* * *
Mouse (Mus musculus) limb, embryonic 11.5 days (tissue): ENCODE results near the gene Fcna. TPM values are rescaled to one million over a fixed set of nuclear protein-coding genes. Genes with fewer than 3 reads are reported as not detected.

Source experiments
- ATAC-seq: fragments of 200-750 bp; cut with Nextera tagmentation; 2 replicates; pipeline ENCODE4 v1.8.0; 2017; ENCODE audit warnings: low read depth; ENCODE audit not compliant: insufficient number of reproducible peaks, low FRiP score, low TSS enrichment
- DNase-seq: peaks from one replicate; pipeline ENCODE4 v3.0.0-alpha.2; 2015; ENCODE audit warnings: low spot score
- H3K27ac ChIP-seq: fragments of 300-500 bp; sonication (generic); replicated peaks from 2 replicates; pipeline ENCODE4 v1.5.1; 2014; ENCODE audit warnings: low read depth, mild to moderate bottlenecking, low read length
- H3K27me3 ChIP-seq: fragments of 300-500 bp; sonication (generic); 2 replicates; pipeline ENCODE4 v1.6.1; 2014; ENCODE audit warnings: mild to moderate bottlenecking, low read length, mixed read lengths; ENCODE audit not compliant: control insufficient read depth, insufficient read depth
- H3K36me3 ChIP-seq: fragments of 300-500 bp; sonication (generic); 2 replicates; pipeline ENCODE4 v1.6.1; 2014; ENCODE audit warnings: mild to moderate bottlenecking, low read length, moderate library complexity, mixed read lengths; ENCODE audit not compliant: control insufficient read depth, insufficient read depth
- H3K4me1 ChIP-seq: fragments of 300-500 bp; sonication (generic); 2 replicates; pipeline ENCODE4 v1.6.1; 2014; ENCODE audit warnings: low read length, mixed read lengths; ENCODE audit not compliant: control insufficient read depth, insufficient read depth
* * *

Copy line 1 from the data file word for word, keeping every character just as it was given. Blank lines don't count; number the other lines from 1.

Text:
Mouse (Mus musculus) limb, embryonic 11.5 days (tissue): ENCODE results near the gene Fcna. TPM values are rescaled to one million over a fixed set of nuclear protein-coding genes. Genes with fewer than 3 reads are reported as not detected.